It is well-known that: $$ \int_{0}^{+\infty}\frac{x}{e^{x}-1}\,dx = \zeta(2) = \sum_{n\geq 1}\frac{1}{n^2} \tag{1}$$

but what is known about $$ I_2 = \int_{0}^{+\infty}\frac{x^2}{e^x-1-x}\,dx \tag{2} $$ or $$ I_n = \int_{0}^{+\infty}\frac{x^n}{e^x-\sum\limits_{k=0}^{n-1}\frac{x^k}{k!}}\,dx \tag{3}$$ ?

They seem pretty hard to tackle through the usual geometric series approach or the residue theorem, but it would be interesting to find some sharp bounds, too. An approximation that came to my mind is, for instance: $$ I_n \approx \int_{0}^{+\infty} n! e^{-\frac{z}{n+1}}\,dz = (n+1)!$$ but it does not seem so tight. A better approximation is: $$ \exp\left(-\frac{x}{n+1}-\frac{x^2}{2(n+1)^2}\right)\leq \frac{\frac{x^n}{n!}}{\sum_{m>n}\frac{x^m}{m!}}\leq\exp\left(-\frac{x}{n+1}-\frac{nx^2} {2(n+1)^2(n+2)}\right)$$ but that just improves the previous approximation by a constant factor.

The previous inequality has a nice side effect. From $\frac{x}{e^x-1}\approx\exp\left(-\frac{x}{2}-\frac{x^2}{24}\right)$ it follows that: $$ \int_{0}^{+\infty}\left(-\frac{1}{2}-\frac{x}{12}\right)\frac{x}{e^x-1}\,dx \approx \int_{0}^{+\infty}\left(-\frac{1}{2}-\frac{x}{12}\right)\exp\left(-\frac{x}{2}-\frac{x^2}{24}\right)\,dx = -1,$$ or:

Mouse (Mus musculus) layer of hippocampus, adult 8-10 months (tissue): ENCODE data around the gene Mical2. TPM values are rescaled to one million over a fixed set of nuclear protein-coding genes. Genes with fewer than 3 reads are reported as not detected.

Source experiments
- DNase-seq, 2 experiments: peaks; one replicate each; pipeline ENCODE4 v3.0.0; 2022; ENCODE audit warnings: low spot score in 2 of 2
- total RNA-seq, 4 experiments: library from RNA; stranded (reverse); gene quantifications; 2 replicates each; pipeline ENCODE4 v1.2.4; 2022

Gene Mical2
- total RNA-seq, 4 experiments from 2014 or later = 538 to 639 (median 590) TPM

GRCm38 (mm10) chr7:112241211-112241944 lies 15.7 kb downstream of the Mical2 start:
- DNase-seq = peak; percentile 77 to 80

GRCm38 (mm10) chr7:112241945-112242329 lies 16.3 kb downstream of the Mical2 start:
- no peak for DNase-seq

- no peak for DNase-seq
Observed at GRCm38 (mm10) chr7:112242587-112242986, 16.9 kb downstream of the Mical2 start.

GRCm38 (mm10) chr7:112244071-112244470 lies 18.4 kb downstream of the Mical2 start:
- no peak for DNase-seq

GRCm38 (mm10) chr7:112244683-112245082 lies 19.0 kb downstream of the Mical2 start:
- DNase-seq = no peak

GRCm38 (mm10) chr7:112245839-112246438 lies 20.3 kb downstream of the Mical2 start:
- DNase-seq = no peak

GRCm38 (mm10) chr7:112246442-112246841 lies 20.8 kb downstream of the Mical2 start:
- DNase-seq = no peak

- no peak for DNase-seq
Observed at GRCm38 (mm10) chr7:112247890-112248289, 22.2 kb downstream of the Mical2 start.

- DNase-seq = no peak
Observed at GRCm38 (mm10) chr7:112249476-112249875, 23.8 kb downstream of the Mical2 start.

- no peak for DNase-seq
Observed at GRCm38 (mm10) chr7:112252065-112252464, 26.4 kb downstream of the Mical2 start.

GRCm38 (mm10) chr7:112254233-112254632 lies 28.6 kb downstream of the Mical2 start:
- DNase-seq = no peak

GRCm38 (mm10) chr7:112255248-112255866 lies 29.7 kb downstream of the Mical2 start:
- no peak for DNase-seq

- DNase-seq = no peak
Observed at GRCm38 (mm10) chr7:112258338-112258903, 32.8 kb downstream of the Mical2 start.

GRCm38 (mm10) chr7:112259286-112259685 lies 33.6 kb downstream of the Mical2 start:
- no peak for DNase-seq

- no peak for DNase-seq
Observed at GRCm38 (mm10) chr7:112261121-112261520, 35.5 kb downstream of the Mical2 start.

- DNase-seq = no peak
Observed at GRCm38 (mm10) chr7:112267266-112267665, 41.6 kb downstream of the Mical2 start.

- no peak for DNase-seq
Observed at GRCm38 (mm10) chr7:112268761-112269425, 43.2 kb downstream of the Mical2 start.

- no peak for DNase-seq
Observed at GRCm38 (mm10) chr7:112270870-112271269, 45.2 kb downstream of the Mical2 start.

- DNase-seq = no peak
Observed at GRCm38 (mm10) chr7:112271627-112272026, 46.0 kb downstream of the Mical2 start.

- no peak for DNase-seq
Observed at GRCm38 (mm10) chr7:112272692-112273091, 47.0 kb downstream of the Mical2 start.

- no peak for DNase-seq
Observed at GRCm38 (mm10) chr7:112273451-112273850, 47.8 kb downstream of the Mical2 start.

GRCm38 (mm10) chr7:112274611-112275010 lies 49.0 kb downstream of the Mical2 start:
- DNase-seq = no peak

$$ \frac{\zeta(2)}{2!}+\frac{\zeta(3)}{3!}\approx 1.$$

  • $\begingroup$ yes sorry and in the same way you should get $\displaystyle\int_0^\infty \frac{x^{s-1}}{e^x-x-1} dx = \int_0^\infty \frac{x^{s-1} e^{-x}}{1-(x+1)e^{-x}} dx = \int_0^\infty x^{s-1} \sum_{k=1}^\infty e^{-kx}\sum_{m=0}^{k-1} {k-1 \choose m} x^m dx = \sum_{k=1}^\infty \sum_{m=0}^{k-1} k^{-s-m} {k-1 \choose m}\Gamma(s+m) = \ldots$ $\endgroup$ – reuns May 2 '16 at 11:11
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    $\begingroup$ maybe you can also use the residue theorem with a well-chosen contour, for example with $\displaystyle \int_0^\infty \frac{x^{s-1}}{e^x-x-1} dx = \int_{-\infty}^\infty \frac{e^{su}}{e^{e^u}-e^u -1} du$ and exploiting that $\displaystyle\frac{e^{s(u+2\pi)}}{e^{e^(u+2\pi)}-e^{(u+2\pi)} -1} = e^{2 \pi s} \frac{e^{su}}{e^{e^u}-e^u -1}$ $\endgroup$ – reuns May 2 '16 at 11:13
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    $\begingroup$ It is possible to prove that the first integral is equal to $$\sum_{k\geq0}\frac{e^{k+1}\Gamma(k+3,k+1)}{(k+2)(k+1)^{k+3}}-1.$$ So maybe we can find a good approximation from it. $\endgroup$ – Marco Cantarini May 18 '16 at 19:11
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    $\begingroup$ This might be of some help? You can see that your integral is obtained if $s=2$. $\endgroup$ – Eleven-Eleven May 20 '16 at 15:34
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    $\begingroup$ My pleasure. I do graduate research with one of the co-authors, Dr. Hassen, with methods of generalizations. I just happened to be looking at this paper yesterday. After you helped me on a previous post today I came across this post. Hope it works out for you. $\endgroup$ – Eleven-Eleven May 20 '16 at 15:43

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